The biggest survey yet of western lowland gorilla and chimpanzee populations brings good and bad news. There are more of the animals than previously thought, but their numbers are dropping rapidly due to a variety of factors. Will these creatures, which are so similar to us, be here in the generations to come?
The survey was completed in 2013 by a group of over 50 conservationists and scientists working for different conservation organizations. They collected and analyzed data from the countries inhabited by the apes: Congo, Gabon, Cameroon, the Central African Republic, Angola and Equatorial Guinea. The conservationists recorded the number of primates in an area and used a computer to predict the populations in areas that they didn't directly study. The survey was, overall, the most widespread and complete study of western lowland gorilla and chimpanzee populations yet.
The results of the survey worried the scientists. Although there was about a third more western lowland gorillas and a tenth more chimpanzees than what they had thought, the survey found that their numbers are dropping quickly. The gorilla populations are decreasing by nearly 3% a year. At this rate, half the gorilla population could be gone by around 2040. Plus, about 80% of both populations were found in unprotected areas, making them in more danger than the rest. All and all, gorillas are in a dire situation.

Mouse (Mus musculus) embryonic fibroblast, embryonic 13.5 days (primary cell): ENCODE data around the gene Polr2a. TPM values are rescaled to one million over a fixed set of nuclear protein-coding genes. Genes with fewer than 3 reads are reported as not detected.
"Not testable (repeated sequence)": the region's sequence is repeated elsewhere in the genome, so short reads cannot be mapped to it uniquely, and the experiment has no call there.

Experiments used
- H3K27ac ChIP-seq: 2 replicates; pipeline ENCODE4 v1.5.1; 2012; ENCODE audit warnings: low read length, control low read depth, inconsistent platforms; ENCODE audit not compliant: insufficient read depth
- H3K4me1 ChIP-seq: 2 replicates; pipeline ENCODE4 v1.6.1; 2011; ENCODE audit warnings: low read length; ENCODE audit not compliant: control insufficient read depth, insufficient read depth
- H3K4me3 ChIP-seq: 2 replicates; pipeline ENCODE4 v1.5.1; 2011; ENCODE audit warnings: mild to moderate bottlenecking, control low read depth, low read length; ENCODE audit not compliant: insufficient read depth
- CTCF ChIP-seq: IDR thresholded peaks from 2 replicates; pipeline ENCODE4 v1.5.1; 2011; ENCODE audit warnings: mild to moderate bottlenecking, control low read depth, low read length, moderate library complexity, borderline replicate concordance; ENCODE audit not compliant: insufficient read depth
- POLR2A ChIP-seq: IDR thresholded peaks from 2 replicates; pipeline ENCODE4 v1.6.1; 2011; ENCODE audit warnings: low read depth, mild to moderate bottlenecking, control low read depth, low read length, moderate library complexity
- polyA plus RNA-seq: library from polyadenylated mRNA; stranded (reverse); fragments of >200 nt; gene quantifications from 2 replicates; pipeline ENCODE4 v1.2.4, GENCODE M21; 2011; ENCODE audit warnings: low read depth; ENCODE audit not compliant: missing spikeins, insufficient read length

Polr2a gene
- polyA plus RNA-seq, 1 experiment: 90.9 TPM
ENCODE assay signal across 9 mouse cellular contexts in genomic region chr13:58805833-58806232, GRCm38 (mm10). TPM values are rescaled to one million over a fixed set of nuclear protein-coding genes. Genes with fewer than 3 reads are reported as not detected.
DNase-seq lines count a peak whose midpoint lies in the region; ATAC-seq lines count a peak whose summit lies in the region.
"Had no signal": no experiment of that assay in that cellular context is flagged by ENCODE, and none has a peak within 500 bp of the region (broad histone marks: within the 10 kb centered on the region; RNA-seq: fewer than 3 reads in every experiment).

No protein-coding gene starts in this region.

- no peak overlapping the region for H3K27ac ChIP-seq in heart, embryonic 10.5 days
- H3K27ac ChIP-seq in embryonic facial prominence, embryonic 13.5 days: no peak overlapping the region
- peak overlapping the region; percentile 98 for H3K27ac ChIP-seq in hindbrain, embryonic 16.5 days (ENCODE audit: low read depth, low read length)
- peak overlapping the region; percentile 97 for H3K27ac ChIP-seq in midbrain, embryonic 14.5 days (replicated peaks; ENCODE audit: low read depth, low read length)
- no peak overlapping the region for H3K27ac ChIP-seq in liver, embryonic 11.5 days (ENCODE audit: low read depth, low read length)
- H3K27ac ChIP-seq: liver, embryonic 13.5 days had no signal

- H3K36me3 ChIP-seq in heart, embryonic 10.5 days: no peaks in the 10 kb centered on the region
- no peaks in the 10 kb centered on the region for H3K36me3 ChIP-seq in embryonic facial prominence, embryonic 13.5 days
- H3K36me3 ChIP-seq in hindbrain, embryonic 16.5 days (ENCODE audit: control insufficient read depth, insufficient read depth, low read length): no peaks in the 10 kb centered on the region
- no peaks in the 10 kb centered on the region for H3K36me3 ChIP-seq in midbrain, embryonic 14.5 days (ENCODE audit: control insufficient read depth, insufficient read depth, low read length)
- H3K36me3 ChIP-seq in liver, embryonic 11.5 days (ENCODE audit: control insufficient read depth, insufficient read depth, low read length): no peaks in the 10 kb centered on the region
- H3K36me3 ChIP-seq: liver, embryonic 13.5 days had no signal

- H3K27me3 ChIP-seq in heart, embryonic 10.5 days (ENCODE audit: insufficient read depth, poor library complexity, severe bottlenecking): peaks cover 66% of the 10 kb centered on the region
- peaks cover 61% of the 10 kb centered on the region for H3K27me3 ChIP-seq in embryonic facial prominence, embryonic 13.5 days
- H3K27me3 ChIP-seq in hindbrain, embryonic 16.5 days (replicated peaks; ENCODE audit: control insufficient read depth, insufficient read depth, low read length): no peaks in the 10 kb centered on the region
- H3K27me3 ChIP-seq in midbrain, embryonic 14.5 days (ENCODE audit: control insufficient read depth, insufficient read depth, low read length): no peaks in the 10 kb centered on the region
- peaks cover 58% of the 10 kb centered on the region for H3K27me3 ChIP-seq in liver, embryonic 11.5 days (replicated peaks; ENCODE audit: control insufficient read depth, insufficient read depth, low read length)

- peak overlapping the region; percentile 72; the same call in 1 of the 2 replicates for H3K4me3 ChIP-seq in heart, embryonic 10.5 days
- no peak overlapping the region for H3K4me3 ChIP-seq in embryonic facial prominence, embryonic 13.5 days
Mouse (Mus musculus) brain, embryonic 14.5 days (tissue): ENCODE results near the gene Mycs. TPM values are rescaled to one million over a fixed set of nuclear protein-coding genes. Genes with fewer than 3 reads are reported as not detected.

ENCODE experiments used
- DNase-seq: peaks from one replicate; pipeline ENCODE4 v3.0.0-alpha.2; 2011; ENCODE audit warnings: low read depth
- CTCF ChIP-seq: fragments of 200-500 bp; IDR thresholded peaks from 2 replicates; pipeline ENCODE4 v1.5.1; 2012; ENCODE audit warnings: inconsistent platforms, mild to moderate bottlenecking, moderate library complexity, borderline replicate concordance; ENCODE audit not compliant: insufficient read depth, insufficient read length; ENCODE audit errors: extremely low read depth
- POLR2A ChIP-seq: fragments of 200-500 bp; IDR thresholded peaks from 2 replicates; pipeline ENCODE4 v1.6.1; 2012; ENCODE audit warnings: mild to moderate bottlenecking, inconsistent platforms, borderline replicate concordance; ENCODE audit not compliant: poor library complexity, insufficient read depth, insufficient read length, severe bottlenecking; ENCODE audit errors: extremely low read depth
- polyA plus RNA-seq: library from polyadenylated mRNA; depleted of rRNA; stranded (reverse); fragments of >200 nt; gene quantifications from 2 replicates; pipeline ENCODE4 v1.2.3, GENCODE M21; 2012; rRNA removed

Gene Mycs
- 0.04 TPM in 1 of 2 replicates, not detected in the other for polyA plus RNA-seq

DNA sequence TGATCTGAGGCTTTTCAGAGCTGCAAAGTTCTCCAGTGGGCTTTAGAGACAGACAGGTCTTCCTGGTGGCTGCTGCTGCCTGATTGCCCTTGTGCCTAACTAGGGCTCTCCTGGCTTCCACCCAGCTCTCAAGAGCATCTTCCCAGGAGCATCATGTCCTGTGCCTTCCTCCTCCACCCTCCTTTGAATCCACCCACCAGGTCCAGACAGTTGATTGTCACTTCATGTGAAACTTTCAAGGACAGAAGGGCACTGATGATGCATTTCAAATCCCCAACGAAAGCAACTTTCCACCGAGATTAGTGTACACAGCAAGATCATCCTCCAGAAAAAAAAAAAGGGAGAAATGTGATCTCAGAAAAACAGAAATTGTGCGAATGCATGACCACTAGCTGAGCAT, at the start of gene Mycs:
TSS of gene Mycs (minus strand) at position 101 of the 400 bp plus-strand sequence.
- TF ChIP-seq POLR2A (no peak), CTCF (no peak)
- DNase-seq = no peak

There are multiple reasons why these two primate species are endangered. Both are impacted by hunting, the bushmeat trade, logging, and other factors. The populations were also affected by the Ebola virus, which both species can contract. Western lowland gorillas are classified as “critically endangered”, while chimpanzees are “endangered”. In order to protect both species, there needs to be better management of currently protected areas, as well as more protected areas in general. The animals are important because they keep forests healthy and provide ecotourism which is good for the economy. Perhaps more importantly, however, “'They're our nearest relative', she [Fiona Maisels, a conservation scientist] said. 'It's a kind of moral responsibility.'”
The 2013 survey brought bad news for gorillas and chimpanzees. With all the harm that us humans are doing to them, we could do irreparable damage if we aren't careful. Although a larger population than formerly though gives some hope, the numbers of chimpanzees and gorillas are dropping fast. If we do nothing, it is possible that future generations of humans will not inhabit the world with these close relatives.
The Washington Post